2. Organization of the Meta-Analysis

The results of simple meta-analyses (i.e., those reporting only mean effect sizes and a limited number of moderators analyses from a single sample of studies) have less flexibility as to how they can be organized. However, more complex meta-analytic reviews (i.e., those with many moderator analyses or those comprised of several discrete meta-analyses of different samples of empirical literature) can be organized in various ways. Cooper (1988) stated that literature reviews are commonly organized in three ways: his­torically (i.e., studies reviewing the progress of a field of study across time), conceptually (i.e., studies addressing a common idea or question are orga­nized together), or methodologically (i.e., studies with similar methodologi­cal or measurement approaches are organized together). Although each of these organizational approaches is an option, you are most likely to organize the results of your meta-analytic review either conceptually or methodologi­cally. To illustrate a conceptual organization, the manuscript containing the example meta-analytic review I have used throughout this book (Card et al., 2008) reported results of eight separate meta-analyses: one meta-analysis investigating gender differences in relational aggression, a second meta­analysis investigating the association of relational aggression with overt forms of aggression, and six smaller meta-analysis investigating associations of relational aggression with six distinct adjustment correlates. To illustrate a methodological organization, a meta-analysis might separately report results of concurrent naturalistic, longitudinal naturalistic, and experimental stud­ies of a particular effect.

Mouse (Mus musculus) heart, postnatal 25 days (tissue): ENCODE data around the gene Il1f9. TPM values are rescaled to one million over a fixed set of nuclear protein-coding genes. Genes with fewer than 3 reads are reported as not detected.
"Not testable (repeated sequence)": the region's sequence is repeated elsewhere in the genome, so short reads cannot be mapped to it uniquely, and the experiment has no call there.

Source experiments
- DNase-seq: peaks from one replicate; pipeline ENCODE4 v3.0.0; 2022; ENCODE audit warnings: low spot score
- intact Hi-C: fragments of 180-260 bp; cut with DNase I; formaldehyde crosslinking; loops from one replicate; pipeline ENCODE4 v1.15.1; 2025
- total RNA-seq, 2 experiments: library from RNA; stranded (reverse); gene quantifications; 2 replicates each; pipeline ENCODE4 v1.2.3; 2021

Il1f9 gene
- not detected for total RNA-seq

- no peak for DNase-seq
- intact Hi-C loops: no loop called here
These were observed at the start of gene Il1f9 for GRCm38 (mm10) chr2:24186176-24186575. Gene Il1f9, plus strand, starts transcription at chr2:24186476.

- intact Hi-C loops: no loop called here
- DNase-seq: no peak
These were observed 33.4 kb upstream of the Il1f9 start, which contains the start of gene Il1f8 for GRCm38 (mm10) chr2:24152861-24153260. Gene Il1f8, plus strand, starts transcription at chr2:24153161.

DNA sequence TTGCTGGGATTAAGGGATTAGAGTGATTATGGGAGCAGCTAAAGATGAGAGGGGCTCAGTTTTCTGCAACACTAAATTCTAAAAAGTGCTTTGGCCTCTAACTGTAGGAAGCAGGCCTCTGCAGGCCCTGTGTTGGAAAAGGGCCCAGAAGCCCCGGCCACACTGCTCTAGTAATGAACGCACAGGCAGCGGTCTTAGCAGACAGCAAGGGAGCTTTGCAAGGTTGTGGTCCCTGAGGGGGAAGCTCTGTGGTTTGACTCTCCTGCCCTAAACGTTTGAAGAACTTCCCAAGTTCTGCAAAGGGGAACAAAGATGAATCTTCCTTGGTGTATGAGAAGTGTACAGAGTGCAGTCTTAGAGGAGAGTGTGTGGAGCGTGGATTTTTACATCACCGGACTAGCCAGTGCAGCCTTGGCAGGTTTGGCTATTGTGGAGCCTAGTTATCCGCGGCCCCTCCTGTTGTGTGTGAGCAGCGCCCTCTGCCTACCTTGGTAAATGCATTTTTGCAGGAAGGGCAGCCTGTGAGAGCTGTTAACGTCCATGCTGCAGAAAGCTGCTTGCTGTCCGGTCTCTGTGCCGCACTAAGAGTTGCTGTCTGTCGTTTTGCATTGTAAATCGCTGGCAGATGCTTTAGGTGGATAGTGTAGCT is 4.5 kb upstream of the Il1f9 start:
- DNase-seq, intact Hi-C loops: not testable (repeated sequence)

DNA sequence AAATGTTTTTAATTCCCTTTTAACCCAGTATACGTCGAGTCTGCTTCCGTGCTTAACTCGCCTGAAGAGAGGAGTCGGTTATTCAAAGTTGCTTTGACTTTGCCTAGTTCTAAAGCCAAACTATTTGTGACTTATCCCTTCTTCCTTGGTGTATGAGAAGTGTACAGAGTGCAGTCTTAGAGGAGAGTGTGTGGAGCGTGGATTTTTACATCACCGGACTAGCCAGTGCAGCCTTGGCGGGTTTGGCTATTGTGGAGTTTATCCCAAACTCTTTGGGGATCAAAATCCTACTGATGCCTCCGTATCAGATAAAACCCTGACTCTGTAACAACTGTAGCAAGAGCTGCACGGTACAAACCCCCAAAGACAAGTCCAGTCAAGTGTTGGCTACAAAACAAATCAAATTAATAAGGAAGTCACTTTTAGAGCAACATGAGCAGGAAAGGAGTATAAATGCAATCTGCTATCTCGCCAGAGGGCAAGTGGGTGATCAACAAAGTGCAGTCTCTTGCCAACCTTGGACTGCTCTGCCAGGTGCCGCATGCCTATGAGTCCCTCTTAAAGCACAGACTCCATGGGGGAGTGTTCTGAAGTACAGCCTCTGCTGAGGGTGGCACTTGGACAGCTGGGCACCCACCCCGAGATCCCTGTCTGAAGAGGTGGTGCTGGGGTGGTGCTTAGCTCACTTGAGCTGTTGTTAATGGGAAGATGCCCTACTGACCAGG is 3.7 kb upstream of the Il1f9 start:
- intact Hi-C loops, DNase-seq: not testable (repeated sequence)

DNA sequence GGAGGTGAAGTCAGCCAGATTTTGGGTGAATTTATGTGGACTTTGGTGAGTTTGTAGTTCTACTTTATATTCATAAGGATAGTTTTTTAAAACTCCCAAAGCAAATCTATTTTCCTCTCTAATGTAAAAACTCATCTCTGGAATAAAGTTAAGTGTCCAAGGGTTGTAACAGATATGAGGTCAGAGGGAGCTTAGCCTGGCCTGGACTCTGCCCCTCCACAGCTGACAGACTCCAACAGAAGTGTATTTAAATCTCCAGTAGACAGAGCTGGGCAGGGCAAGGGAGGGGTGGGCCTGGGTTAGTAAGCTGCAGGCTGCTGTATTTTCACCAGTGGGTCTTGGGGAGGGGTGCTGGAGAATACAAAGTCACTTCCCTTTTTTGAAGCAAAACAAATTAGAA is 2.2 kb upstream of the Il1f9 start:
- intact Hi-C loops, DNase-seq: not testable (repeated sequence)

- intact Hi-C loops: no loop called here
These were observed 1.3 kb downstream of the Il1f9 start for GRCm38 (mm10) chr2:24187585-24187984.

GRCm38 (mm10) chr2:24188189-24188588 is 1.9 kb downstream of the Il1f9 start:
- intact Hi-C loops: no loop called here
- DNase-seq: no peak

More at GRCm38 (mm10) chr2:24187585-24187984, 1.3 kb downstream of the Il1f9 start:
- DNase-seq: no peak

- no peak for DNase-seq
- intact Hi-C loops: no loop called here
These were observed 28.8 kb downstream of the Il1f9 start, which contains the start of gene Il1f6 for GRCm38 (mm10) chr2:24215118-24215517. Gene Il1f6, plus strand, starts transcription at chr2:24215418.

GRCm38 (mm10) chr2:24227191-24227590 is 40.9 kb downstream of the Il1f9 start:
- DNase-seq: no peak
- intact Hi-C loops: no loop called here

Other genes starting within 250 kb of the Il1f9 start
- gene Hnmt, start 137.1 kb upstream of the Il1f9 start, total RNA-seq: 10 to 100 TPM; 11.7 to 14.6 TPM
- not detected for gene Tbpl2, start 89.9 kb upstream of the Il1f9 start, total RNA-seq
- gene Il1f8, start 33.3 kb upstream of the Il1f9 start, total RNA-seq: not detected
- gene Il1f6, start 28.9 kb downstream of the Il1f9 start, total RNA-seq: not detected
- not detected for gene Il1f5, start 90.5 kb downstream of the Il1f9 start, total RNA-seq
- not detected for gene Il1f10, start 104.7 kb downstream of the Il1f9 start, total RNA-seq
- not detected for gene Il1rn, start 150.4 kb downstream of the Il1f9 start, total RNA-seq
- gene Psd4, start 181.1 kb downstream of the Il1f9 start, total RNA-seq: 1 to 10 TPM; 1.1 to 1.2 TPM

3. Audience for the Meta-Analysis

Given that I have characterized the writing of your meta-analysis as “pre­senting the results to the world,” it makes sense that you would want to have in mind who is in that world—in other words, your intended audience. The potential audience for meta-analyses varies in terms of both their knowledge of the topic you have focused on and their familiarity with meta-analytic tech­niques. Scientists specializing in the area of your review are likely familiar with the terminology and theoretical perspectives, so they typically need less introduction and guidance in these areas (though you should not neglect this entirely). However, they may be unfamiliar with meta-analytic techniques, depending on the prevalence of meta-analyses in your particular field. Scien­tists outside of your specialized area will need more introduction to the topic area and may or may not be familiar with meta-analytic techniques. Practi­tioners, policymakers, and educated laypeople will almost universally need more didactic explanation of your topic and meta-analytic techniques.

Complicating matters even further, it is likely that your presentation will reach multiple audiences. If you decide that the only readers you care to inform are specialists in your field who are familiar with meta-analysis—and you write your report only for this audience—you should realize that you are probably targeting a very small audience, and the likelihood that your report will be published in a widely read outlet is small. Even if you decide to target a broader range of scientists within your field, you should recognize that others (e.g., educators, practitioners, policymakers) may read your report. Therefore, you are diminishing the potential impact of your review if it is not accessible to a broader audience of readers.